She walks past your office. Upon noticing her you get a heavy feeling in the pit of your stomach. You know you have to address the situation. It’s been dragging on for weeks now and at times it feels as if it is all you can think about.
You’ve been putting it off and coming up with excuses and delaying the process. But you know, at some stage you will have to bite the bullet, call her in, sit her down and address the issue head on. The difficult leadership conversation you have been putting off will have to happen.
I am sure we have all had this experience. You know, the one where you need to have the difficult leadership conversation with an employee, but just cannot get yourself to call him or her in. It drains you and as the time passes your stress levels start to rise, you feel frustrated with yourself and soon it is all you can think of.
The frustration you experience is because you know good leadership face difficult situations. Good leadership does not shy away from having those conversations. This all happens in a perfect world.
In the world we live in, leaders are normal people with flaws, fears and faults. In this world leaders are people who sometimes just want to take the road of least resistance.
I think a lot of the adverse feelings we have towards having difficult conversations has to do with a lack of knowledge of how to handle the situation. It would have been nice to have a framework within which you could conduct this conversation or at least a guideline on how to approach it.
Doug Stone, co-author of Difficult Conversations: How to Discuss What Matters Most offer this framework for leaders conduct difficult conversations. He proposes five steps to practise every day in your conversations with employees and co-workers, after you have corrected the three most common leadership conversation mistakes.
The Three Major Leadership Conversation Mistakes
During a difficult leadership conversation leaders often make these three mistakes.
- We assume we know all we need to know to understand and explain a situation.
- We hide our feelings, or let them loose in ways we later regret.
- We ignore who we are, acting as if our identity is separate from the issues.
Avoiding these mistakes is not always easy. The only way to correct it is through a shift in your thinking process. You have to make the shift in your thinking from “you need to explain yourself or deliver a message”, to “I need to listen and learn more about what is going on”, according to Stone.
The Five Step Leadership Conversation Framework
Step 1: Prepare For a Leadership Conversation by Walking Through the “Three Conversations”
Every difficult conversation is really three conversations in one:
- The What Happened Conversation,
- The Feelings Conversation, and
- The Identity Conversation.
“We need to understand what the people involved are thinking and feeling but not saying to each other. In a difficult conversation, this is usually where the real action is,” says Stone. Before stepping into a discussion you know will be challenging, ask yourself these questions:
- How do you see the situation?
- Where does your story come from (information, past experiences, rules)?
- What do you think you know about the other person’s viewpoint?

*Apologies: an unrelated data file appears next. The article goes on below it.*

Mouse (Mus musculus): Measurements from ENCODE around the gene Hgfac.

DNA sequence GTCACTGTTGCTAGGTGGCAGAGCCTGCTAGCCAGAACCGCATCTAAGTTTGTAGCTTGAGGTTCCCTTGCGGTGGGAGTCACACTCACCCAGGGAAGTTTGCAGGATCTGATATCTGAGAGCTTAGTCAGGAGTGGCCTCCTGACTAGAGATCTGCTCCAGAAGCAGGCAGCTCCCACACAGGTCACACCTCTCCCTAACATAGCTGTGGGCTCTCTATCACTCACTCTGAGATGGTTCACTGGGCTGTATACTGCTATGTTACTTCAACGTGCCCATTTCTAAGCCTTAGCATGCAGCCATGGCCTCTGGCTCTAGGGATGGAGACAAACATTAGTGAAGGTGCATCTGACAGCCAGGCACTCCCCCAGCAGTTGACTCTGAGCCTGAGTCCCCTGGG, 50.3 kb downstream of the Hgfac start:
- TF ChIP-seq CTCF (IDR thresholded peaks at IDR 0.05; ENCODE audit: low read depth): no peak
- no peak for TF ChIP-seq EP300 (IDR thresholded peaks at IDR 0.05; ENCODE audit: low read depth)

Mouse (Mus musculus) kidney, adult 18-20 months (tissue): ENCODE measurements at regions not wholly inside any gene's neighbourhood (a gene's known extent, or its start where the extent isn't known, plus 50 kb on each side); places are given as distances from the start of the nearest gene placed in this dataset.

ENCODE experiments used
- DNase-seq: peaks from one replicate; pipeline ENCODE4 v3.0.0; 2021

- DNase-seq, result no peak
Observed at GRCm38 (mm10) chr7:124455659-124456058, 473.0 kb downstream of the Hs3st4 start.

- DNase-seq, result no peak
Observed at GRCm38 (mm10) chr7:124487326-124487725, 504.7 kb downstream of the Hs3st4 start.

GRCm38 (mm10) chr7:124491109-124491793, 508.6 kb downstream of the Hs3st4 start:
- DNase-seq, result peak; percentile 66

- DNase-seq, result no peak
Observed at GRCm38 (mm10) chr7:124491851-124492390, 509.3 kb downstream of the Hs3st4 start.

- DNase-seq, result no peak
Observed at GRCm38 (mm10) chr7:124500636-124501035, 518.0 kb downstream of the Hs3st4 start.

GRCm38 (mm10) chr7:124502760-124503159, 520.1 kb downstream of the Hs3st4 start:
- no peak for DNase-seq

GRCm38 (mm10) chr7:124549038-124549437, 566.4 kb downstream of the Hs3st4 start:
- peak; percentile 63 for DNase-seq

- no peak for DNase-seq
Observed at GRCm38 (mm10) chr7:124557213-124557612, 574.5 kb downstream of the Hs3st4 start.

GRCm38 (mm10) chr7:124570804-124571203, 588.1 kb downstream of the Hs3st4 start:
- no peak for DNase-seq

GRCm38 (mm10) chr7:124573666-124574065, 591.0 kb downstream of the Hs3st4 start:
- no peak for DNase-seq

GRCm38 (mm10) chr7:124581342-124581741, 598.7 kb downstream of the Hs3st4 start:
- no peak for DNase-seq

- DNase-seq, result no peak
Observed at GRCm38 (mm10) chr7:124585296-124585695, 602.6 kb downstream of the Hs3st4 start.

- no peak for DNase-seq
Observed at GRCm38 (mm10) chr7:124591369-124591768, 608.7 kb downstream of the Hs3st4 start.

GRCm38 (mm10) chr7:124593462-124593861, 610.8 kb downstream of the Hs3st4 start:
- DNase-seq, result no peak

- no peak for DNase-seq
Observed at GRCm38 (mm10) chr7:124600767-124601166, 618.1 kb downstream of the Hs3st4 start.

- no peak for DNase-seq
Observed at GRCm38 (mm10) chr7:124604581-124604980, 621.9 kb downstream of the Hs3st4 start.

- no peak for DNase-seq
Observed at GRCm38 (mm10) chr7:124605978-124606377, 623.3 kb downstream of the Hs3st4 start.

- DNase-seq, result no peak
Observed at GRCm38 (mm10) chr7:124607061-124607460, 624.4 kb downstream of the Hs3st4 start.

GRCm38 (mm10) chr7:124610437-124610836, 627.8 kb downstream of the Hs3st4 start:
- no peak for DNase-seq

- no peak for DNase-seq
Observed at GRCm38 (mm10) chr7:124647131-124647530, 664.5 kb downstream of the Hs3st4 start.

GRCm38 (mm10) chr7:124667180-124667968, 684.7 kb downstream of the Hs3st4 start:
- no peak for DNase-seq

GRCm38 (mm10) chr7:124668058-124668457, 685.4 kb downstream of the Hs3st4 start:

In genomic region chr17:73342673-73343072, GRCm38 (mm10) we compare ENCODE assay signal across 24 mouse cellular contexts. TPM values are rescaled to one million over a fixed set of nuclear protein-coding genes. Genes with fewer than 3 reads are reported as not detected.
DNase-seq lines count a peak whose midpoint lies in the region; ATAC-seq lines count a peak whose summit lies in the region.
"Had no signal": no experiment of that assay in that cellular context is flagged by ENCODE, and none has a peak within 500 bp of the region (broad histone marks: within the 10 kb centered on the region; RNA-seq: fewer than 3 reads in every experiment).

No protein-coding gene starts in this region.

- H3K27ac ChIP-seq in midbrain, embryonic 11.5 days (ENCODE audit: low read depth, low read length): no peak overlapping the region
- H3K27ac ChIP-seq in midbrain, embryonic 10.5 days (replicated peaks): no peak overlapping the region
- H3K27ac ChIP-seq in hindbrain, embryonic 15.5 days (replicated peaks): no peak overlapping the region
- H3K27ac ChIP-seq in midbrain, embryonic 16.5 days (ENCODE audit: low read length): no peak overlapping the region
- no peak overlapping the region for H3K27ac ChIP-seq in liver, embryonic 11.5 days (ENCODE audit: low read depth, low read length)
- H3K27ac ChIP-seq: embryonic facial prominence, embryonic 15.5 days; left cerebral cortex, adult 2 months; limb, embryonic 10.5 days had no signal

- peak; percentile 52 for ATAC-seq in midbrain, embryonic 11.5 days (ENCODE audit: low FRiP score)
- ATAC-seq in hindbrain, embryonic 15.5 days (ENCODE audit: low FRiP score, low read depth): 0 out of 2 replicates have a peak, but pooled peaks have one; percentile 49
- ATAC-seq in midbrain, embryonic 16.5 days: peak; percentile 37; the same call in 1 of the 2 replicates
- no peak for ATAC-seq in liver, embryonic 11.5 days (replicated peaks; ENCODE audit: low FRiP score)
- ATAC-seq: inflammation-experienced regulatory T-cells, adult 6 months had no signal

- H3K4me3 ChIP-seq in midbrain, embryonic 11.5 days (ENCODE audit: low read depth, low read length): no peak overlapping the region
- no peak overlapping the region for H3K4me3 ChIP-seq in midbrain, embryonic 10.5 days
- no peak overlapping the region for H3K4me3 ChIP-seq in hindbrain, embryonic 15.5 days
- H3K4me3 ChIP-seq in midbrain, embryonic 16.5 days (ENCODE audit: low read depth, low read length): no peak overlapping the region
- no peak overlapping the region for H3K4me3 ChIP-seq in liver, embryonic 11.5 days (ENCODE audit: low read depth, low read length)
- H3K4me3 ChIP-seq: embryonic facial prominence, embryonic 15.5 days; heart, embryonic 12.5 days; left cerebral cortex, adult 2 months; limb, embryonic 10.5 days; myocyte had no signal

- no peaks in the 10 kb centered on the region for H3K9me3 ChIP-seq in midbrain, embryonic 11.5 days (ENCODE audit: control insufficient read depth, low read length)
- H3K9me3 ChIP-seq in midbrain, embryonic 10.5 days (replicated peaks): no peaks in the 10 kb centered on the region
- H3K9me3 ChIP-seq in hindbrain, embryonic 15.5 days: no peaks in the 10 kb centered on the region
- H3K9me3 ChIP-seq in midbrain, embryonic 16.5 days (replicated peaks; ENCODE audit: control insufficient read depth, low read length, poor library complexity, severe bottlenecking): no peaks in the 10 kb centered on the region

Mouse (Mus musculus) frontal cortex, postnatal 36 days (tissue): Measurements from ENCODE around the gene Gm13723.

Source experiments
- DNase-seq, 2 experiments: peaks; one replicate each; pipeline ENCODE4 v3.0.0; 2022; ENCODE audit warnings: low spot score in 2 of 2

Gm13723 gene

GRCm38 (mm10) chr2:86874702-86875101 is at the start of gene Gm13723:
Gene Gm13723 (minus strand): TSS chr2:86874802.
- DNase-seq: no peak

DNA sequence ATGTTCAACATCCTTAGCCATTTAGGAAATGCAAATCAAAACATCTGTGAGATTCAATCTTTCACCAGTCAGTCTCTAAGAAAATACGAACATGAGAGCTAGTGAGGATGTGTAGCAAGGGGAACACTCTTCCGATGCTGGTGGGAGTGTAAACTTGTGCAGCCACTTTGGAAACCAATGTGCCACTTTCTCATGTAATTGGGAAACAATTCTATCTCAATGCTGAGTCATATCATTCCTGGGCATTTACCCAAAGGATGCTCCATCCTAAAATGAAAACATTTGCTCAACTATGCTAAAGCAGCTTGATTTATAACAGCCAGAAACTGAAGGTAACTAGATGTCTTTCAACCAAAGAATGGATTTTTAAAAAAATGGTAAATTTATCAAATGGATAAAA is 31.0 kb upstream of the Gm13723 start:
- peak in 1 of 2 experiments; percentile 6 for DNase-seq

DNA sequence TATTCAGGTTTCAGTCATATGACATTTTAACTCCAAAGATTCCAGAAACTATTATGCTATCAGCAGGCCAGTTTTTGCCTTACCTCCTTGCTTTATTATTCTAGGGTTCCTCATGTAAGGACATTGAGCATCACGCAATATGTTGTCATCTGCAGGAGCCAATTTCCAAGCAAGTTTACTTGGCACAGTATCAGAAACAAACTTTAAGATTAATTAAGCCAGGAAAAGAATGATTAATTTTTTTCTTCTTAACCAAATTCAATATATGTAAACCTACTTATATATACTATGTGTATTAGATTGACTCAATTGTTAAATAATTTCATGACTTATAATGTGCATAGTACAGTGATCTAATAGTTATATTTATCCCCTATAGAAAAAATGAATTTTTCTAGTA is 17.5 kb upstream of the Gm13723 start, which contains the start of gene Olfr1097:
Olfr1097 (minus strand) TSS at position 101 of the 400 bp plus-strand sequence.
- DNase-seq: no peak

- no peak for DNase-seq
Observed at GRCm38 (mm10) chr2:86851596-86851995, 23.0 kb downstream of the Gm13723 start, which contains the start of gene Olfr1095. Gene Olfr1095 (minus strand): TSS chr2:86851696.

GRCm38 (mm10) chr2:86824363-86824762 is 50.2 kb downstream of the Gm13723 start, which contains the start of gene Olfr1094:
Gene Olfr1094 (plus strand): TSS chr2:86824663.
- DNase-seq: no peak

- What impact has this situation had on you?
- What might their intentions have been?
- What have you each contributed to the problem?
- Next you have to manage your emotions. Analyse your feelings asking yourself, “What bundle of emotions am I experiencing?”
Answering this question will help you determine the impact your emotions might have on the conversation. By objectively analysing your emotions you can prevent being blindsided by unexpected emotions during the conversation, having a negative impact on the conversation.
Step 2: Check Your Purposes and Decide Whether to Raise the Issue
Your purpose for having the conversation can only be checked by a series of questions. The critical question you have to answer is: “What do you hope to accomplish by having this conversation?”
- Do you want to prove a point or change the other person?
- How can you shift your stance to support learning, sharing and problem-solving?
- Do you even need to raise the issue to achieve your purposes?
- Can you affect the problem by changing your contributions?
- If you don’t raise it, what can you do to help yourself let go?
Step 3: Start From the “Third Story”
If you do decide to raise a difficult issue, don’t lead in with your view or story. Approach the conversation as if a third, neutral person is looking on and leading the conversation. You have to describe the problem as the difference between your stories by including both viewpoints as a legitimate part of the discussion. Make sure you share your purposes and let the other person know you are looking to sort out the situation together.
Step 4: Explore Their Story and Yours
Listen to understand the other person’s perspective on what happened. Ask questions. Acknowledge the feelings behind the arguments and accusations. Paraphrase to see if you’ve got it. Try to unravel how the two of you got to this place. Share your own viewpoint, your past experiences, intentions, feelings. And constantly reframe assumptions: from truth to perceptions, blame to contribution, accusations to feelings.
Step 5: Problem-Solve
Invent options meeting each side’s most important concerns and interests. Keep in mind, one way relationships rarely last. Talk about how to keep communication open as you go forward.
Difficult Conversations: How to Discuss What Matters Most by Douglas Stone, Bruce Patton and Shelia Heen.
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